That morning coffee you inhale every morning isn’t just a beverage. It’s a life support system. Take it away and your entire body ceases to live.
So it makes sense to ensure you can brew a good cup of coffee from the comfort of your own home.
Not only does this save you from shelling out lots of money on expensive coffee at nice cafes in Singapore like Common Man Coffee Roasters, it also means you get your coffee fix before you leave the house in the morning, thus sparing thousands of innocent MRT commuters from your wrath.
So how exactly do you go about making your own brew? Here are some coffee machines and contraptions to get you started.
Top 5 coffee machines in Singapore
|Coffee machine||Set up cost||Cost per cup|
|Bialetti Moka Pot||$44||Estimated $2.10*|
|Hario V60 Dripper and Server set||$69||Estimated $2.10*|
|Nescafe Dolce Gusto Lumio||$139||$0.12 to $0.66|
|Nespresso Pixie coffee machine||$244.80||$0.68 to $0.82|
|Jura S8 bean-to-cup coffee machine||$2,950||Estimated $2.10*|
*Based on $14 for a 200g bag of ground or whole coffee beans, with each cup using 30g.
Bialetti Moka Pot ($44)
Strictly speaking, moka pots do not brew espresso, as true espresso needs to be made at a certain pressure.
But that doesn’t mean they’re not legit. In fact, virtually every family in Italy has an iconic Bialetti Moka Pot on their stoves, and the resulting coffee is very satisfying even if it doesn’t technically qualify as “real” espresso.
Moka pots also offer one of cheapest, easiest and most environmentally friendly ways to brew coffee as there are no coffee filters or capsules involved.
You’ll have to use ground coffee (coarser grinds work better with moka pots and will be less bitter), but there is no need to buy premium coffee from Bialetti if you’re just testing out your new machine. Any ground coffee will do.
To use it, unscrew the botton half of your moka pot, fill the base with water and put your coffee grounds into the little tray above it. Then stick the moka pot on your stove until it starts bubbling with coffee. That’s it.
Choose your moka pot according to how many cups of coffee you’re likely to be brewing each time you use it. There are itty bitty 1-cup moka pots for solo coffee drinkers, family-size mokas that brew up to 12 cups and everything in between.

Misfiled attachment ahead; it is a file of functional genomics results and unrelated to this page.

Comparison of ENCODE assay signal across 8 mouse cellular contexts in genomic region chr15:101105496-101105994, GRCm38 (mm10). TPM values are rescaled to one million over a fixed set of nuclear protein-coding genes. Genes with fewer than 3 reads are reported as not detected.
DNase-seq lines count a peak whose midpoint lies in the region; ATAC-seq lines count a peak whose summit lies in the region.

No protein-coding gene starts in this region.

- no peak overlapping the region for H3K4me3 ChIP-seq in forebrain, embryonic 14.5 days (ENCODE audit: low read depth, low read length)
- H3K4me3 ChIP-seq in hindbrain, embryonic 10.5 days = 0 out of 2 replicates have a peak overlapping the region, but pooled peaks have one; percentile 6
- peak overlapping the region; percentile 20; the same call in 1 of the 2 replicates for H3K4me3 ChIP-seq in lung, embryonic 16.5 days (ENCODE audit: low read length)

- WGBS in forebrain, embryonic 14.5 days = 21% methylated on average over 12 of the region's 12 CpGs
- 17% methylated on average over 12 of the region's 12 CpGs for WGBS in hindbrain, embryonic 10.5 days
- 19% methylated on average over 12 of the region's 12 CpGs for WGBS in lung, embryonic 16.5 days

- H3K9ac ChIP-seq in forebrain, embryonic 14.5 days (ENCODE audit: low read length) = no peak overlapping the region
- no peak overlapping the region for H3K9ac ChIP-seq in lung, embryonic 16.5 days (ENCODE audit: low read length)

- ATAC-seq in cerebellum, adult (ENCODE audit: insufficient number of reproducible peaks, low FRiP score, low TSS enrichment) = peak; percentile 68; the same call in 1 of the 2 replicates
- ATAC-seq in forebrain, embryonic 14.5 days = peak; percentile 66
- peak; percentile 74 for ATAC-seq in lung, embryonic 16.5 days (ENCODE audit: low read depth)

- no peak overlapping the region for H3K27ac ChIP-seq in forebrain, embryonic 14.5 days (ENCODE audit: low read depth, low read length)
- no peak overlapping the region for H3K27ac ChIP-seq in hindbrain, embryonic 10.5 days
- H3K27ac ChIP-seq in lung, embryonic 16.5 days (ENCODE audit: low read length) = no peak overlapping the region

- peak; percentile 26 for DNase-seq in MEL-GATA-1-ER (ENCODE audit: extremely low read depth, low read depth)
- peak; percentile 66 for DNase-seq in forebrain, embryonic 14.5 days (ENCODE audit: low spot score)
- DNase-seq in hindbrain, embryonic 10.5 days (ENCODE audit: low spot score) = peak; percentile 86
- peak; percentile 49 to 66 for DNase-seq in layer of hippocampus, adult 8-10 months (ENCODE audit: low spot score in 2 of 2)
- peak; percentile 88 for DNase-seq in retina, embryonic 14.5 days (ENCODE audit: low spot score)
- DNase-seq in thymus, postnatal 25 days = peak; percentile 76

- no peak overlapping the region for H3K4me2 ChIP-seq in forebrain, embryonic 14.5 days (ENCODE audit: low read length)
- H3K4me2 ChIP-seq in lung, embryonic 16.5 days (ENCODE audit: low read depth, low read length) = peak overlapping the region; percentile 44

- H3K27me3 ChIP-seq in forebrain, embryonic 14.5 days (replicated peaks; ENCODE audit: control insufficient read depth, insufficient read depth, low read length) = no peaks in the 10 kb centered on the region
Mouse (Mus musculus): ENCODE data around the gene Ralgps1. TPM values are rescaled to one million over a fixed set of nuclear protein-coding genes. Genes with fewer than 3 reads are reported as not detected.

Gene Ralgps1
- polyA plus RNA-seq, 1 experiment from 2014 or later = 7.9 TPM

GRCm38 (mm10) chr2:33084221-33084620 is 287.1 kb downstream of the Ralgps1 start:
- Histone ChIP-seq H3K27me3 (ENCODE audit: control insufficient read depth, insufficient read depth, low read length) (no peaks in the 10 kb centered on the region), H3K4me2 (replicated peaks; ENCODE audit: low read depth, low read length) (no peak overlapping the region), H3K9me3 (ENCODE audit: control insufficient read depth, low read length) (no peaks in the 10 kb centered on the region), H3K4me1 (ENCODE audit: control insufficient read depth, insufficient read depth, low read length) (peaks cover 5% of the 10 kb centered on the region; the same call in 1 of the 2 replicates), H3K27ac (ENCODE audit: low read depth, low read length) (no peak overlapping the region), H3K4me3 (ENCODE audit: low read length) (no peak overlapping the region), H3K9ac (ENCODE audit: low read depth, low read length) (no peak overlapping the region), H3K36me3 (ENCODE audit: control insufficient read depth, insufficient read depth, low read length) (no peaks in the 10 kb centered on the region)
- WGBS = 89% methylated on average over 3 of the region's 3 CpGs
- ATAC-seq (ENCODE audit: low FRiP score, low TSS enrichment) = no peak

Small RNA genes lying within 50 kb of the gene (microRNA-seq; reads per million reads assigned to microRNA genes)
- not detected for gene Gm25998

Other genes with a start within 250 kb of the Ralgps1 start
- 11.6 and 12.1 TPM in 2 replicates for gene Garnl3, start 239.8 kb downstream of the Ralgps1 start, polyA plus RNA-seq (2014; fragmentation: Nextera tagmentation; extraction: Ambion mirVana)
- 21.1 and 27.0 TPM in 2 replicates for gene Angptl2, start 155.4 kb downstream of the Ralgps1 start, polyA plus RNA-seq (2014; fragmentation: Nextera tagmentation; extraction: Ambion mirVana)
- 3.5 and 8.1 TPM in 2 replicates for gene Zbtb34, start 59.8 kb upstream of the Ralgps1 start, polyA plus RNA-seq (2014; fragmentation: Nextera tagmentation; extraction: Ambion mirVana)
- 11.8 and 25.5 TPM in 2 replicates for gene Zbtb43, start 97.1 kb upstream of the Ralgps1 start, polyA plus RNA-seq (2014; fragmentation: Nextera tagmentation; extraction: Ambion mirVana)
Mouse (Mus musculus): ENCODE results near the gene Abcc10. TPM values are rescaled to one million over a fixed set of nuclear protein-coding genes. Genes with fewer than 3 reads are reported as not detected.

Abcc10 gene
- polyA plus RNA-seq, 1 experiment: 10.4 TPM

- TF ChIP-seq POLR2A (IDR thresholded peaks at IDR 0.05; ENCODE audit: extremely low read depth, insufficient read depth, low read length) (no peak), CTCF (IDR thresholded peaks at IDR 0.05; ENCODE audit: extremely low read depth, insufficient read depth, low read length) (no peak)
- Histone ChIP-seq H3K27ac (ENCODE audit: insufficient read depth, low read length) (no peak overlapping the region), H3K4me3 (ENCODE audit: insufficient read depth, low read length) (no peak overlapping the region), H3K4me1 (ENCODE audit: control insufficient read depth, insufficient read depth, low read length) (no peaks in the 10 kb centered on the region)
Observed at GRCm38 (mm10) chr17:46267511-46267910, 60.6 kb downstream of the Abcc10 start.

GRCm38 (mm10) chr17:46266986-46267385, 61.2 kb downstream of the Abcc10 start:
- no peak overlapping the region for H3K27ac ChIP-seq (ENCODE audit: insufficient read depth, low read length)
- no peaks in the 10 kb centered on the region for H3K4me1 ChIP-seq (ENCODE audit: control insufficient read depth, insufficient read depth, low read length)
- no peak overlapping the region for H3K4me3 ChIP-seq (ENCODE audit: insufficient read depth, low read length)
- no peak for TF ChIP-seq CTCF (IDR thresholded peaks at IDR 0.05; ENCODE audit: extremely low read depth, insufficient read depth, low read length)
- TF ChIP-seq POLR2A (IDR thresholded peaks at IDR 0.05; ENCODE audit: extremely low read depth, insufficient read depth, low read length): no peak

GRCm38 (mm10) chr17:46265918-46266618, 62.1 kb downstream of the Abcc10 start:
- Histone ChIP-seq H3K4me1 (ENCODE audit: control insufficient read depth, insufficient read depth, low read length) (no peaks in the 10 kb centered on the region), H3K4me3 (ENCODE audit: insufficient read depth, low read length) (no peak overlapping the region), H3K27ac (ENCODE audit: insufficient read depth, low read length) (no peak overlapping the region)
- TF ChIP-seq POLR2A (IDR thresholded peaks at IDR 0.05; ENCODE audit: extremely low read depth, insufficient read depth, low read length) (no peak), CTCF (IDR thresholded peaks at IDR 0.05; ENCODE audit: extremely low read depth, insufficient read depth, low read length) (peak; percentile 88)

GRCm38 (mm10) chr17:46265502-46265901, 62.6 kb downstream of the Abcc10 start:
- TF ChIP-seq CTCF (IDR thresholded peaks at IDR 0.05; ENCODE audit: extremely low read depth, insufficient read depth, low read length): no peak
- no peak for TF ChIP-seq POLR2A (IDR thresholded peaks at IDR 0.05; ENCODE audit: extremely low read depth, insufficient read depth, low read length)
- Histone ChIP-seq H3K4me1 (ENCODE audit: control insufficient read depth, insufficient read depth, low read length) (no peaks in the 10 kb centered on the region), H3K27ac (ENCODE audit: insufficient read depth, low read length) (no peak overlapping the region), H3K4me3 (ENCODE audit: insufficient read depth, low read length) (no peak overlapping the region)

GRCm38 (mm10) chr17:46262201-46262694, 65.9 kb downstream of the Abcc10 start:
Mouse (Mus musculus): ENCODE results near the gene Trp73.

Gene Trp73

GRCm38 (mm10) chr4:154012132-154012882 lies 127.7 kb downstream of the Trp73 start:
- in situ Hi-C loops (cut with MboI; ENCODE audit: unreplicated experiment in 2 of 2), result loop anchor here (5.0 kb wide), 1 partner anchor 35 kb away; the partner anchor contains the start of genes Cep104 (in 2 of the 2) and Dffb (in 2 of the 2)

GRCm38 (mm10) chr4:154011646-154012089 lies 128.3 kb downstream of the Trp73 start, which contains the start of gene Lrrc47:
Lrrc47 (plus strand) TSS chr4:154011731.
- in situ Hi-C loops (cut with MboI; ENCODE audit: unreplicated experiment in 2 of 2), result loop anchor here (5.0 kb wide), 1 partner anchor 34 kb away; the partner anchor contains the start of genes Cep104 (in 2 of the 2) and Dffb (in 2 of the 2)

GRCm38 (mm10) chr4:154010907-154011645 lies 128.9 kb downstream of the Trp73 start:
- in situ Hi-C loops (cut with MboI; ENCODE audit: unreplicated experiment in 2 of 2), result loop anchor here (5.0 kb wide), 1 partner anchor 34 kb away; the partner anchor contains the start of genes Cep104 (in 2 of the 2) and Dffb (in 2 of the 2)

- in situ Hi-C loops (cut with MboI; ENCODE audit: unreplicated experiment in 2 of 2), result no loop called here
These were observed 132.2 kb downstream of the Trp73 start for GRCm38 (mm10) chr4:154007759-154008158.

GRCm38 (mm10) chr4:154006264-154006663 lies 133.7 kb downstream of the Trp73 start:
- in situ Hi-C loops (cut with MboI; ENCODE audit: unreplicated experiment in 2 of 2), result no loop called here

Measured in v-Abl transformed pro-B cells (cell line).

Price: $44 for basic 1-cup Bialetti Moka
Hario V60 Dripper and Server Set ($69)
The Hario V60 is a classic contraption that you can use to make pourover filtered coffee with no fuss. The brew is reportedly smooth and clean, retaining the beans’ flavour notes. For detailed instructions on how to make the perfect filtered coffee, here’s a preparation guide.
While the dripper and server set is $69, if you just want to pourover your good old mug, you can simply get the dripper only.
You’d also need to get coffee filter paper, which you can that load the ground coffee in and pour hot water over. Currently, Hook Coffee is having a promotion on a Hario V60 starter kit, which consists of a dripper, 10 filter papers, a brew guide and 200g of whole or ground coffee beans for your first purchase. Or, you can keep a lookout for sales at Tokyu Hands Singapore, which stocks the widest range of Hario products.
Price: $69 for Hario V60 Dipper and Server Set
Nescafe Dolce Gusto Lumio ($139)
The Nescafe Dolce Gusto would look equally home in some hipster cafe as in a corporate boardroom. This is one stylish machine. While it doesn’t have as many functions as Nespresso machines, it is cheaper and straightforward to use.
To brew coffee using this machine, you’ll need to purchase Nescafe Dolce Gusto capsules. Simply stick them in the coffee machine, adjust your settings and let the machine do its magic. Make sure you read the packaging of your capsules first, as some need to be prepared using specific settings.
Milk and froth are not prepared separately by another contraption in the Dolce Gusto system. Instead, you just pop in a cappuccino or macchiato capsule and everything is prepared inside the machine. This makes coffee super fast and convenient to prepare, but also means that if you’re particular about using real milk, the brews containing milk are going to feel a bit too “instant”.